Tag: carbon pricing

Committing to a net zero power system as part of COP26

Dear Prime Minister, Chancellor, COP26 President and Minister for Energy and Clean Growth,

We are a group of energy companies investing tens of billions in the coming decade, deploying the low carbon infrastructure the UK will need to get to net zero and drive a green recovery to the COVID-19 crisis.

We welcome the leadership shown on the Ten Point Plan for a Green Industrial Revolution, and the detailed work going on across government to deliver a net zero economy by 2050. We are writing to you to call on the Government to signal what this will mean for UK electricity decarbonisation by committing to a date for a net zero power system.

Head of BECCS inspects pilot plant within Drax Power Station's CCUS Incubation Unit

Head of BECCS Carl Clayton inspects pipes at the CCUS Incubation Area, Drax Power Station

The electricity sector will be the backbone of our net zero economy, and there will be ever increasing periods where Great Britain is powered by only zero carbon generation. To support this, the Electricity System Operator is putting in place the systems, products and services to enable periods of zero emissions electricity system operation by 2025.

Achieving a net zero power system will require government to continue its efforts in key policy areas such as carbon pricing, which has been central in delivering UK leadership in the move away from coal and has led to UK electricity emissions falling by over 63% between 2012 and 2019 alone.

It is thanks to successive governments’ commitment to robust carbon pricing that the UK is now using levels of coal in power generation last seen 250 years ago – before the birth of the steam locomotive. A consistent, robust carbon price has also unlocked long term investment low-carbon power generation such that power generated by renewables overtook fossil fuel power generation for the first time in British history in the first quarter of 2020.

Yet, even with the demise of coal and the progress in offshore wind, more needs to be done to drive the remaining emissions from electricity as its use is extended across the economy.

In the near-term, in combination with other policies, continued robust carbon pricing on electricity will incentivise the continued deployment of low carbon generation, market dispatch of upcoming gas-fired generation with Carbon Capture and Storage (CCS) projects and the blending of low carbon hydrogen with gas-fired generation. Further forward, a robust carbon price can incentivise 100% hydrogen use in gas-fired generation, and importantly drive negative emissions to facilitate the delivery of a net zero economy.

Next year, the world’s attention will focus on Glasgow and negotiations crucial to achieving our climate change targets, with important commitments already made by China, the EU, Japan and South Korea amongst others. An ambitious 2030 target from the UK will help kickstart the Sprint to Glasgow ahead of the UK-UN Climate Summit on 12 December.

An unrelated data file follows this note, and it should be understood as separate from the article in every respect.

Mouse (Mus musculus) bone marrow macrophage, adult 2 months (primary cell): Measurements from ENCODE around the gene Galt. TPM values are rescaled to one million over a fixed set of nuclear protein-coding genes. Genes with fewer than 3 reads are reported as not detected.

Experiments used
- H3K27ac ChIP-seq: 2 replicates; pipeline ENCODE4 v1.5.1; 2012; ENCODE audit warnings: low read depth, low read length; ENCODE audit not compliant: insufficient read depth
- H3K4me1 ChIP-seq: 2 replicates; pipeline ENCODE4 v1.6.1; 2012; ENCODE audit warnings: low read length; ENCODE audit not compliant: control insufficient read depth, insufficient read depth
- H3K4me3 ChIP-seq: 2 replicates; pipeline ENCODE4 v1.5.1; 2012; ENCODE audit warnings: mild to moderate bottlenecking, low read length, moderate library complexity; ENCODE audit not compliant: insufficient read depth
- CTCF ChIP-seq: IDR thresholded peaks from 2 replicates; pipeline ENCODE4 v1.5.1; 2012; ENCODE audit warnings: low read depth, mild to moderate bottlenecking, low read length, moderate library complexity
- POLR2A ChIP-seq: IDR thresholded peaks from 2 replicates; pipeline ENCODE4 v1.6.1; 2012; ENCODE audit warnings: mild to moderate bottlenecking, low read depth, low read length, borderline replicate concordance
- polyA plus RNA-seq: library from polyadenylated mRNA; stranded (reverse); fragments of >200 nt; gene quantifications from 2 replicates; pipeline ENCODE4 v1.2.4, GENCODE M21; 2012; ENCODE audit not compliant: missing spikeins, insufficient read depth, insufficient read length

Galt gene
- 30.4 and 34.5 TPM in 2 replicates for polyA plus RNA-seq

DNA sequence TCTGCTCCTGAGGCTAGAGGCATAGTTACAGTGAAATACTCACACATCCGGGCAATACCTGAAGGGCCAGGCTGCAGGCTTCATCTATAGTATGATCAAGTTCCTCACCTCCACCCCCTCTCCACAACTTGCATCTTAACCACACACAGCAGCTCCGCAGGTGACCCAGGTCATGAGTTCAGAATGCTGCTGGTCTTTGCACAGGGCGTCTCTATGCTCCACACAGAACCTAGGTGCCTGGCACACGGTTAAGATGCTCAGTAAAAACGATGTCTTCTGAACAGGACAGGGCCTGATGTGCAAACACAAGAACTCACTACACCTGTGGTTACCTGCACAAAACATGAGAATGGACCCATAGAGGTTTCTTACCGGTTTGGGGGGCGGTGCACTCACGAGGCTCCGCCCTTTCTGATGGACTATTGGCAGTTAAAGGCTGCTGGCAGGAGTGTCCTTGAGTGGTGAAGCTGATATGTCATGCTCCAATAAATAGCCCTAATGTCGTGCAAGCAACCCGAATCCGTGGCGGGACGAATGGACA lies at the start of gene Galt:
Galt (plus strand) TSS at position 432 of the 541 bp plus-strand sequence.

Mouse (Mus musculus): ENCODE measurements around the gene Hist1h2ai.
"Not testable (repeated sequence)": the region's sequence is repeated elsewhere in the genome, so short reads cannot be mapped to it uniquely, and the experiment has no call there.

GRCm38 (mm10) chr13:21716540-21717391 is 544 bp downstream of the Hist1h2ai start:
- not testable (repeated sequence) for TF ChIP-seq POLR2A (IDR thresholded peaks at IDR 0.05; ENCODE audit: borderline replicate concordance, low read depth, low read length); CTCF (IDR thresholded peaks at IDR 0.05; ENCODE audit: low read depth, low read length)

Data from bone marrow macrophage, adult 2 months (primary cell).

Electricity cables and pylon snaking around a mountain near Cruachan Power Station in the Highlands

Electricity cables and pylon snaking around a mountain near Cruachan Power Station, Drax’s flexible pumped storage facility in the Highlands

2030 ambition is clearly needed, but to deliver on net zero, deep decarbonisation will be required. Previous commitments from the UK on its coal phase out and being the first major economy to adopt a net zero target continue to encourage similar international actions. To build on these and continue UK leadership on electricity sector decarbonisation, we call on the UK to commit to a date for a net zero power system ahead of COP26, to match the commitment of the US President-elect’s Clean Energy Plan. To ensure the maximum benefit at lowest cost, the chosen date should be informed by analysis and consider broad stakeholder input.

Alongside near-term stability as the UK’s carbon pricing future is determined, to meet this commitment Government should launch a consultation on a date for a net zero power system by the Budget next year, with a target date to be confirmed in the UK’s upcoming Net Zero Strategy. This commitment would send a signal to the rest of the world that the UK intends to maintain its leadership position on climate and to build a greener, more resilient economy.

To:

  • Rt Hon Boris Johnson MP, Prime Minister of the United Kingdom
  • Rt Hon Rishi Sunak MP, Chancellor of the Exchequer
  • Rt Hon Alok Sharma MP, Secretary of State for Business, Energy and Industrial Strategy and UNFCCC COP26 President
  • Rt Hon Kwasi Kwarteng MP, Minister for Business, Energy and Clean Growth

Signatories:

BP, Drax, National Grid ESO, Sembcorp, Shell and SSE

View/download letter in PDF format

 

What will happen to the carbon price after 2020?

Great Britain’s electricity is cleaner than ever. As wind, solar, biomass and hydro continue to make up more and more of our energy mix, the power system edges ever closer to being entirely decarbonised. The GB power system has leapt up the big economies’ low carbon league table from 20th in 2012 to seventh in 2016.

But this shift to lower-carbon power isn’t owed only to growing renewable electricity capacity. A fall in gas prices has helped and importantly, government policy has ensured coal power generation has become increasingly uneconomical vs electricity produced with gas (gas and coal compete for contracts to supply power to the National Grid).

Introduced in 2013, Great Britain’s Carbon Price Floor sets the minimum price on carbon emissions. A stricter policy than the EU’s volatile EU Emissions Trading System (EU ETS) which puts a much lower price on carbon dioxide (CO2) emissions, the Carbon Price Support as the British policy is also known tops up the EU ETS. Together, they have had a significant impact. According to Aurora Energy Research, the Carbon Price Floor is a major factor in coal generation emissions falling.